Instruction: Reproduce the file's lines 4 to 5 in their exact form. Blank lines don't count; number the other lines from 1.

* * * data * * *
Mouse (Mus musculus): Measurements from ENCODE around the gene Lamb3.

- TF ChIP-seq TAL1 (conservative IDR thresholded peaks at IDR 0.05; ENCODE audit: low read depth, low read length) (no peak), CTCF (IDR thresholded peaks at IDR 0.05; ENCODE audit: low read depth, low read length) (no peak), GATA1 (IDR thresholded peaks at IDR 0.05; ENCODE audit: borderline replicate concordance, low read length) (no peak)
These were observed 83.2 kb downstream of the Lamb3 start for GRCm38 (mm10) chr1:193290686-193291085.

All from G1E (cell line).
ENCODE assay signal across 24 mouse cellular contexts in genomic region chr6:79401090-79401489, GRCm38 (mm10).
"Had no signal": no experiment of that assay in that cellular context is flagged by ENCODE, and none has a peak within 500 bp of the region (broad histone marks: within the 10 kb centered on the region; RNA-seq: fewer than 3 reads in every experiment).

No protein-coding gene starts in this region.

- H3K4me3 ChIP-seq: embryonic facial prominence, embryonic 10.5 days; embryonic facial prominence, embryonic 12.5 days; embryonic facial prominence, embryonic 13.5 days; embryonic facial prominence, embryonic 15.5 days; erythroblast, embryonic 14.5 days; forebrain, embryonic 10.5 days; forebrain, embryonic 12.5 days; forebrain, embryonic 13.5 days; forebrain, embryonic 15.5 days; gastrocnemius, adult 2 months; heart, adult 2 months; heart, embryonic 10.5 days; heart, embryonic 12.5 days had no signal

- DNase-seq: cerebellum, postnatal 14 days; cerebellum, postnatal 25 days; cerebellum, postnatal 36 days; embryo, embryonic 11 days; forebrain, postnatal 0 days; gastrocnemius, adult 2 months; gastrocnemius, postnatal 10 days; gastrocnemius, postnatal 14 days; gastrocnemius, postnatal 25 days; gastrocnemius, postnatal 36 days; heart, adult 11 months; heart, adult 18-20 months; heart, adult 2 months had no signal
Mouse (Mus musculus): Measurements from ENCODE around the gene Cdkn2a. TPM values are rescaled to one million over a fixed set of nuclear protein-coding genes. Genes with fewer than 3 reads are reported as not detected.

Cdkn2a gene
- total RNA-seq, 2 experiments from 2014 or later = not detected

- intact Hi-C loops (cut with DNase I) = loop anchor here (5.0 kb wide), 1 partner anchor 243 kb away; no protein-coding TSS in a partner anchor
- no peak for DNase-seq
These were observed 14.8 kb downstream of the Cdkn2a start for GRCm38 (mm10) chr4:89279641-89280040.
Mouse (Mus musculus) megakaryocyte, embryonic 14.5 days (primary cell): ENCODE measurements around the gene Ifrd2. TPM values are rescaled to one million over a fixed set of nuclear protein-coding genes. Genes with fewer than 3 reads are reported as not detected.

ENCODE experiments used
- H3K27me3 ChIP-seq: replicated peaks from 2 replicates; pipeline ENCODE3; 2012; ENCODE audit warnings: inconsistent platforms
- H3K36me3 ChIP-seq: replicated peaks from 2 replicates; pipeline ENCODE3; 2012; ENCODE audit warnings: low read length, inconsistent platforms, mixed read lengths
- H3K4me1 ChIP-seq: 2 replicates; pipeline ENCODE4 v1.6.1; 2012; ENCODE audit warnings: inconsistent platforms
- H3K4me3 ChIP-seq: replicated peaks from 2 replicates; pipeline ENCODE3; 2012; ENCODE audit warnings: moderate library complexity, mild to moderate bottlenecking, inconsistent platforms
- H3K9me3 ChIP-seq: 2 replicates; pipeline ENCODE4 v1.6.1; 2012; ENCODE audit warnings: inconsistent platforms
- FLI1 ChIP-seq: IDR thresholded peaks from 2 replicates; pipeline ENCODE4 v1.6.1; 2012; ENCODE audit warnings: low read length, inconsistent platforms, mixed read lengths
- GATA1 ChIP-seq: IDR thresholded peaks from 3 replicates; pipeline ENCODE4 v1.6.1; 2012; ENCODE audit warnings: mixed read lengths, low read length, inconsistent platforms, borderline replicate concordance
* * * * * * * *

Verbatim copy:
All from G1E (cell line).
ENCODE assay signal across 24 mouse cellular contexts in genomic region chr6:79401090-79401489, GRCm38 (mm10).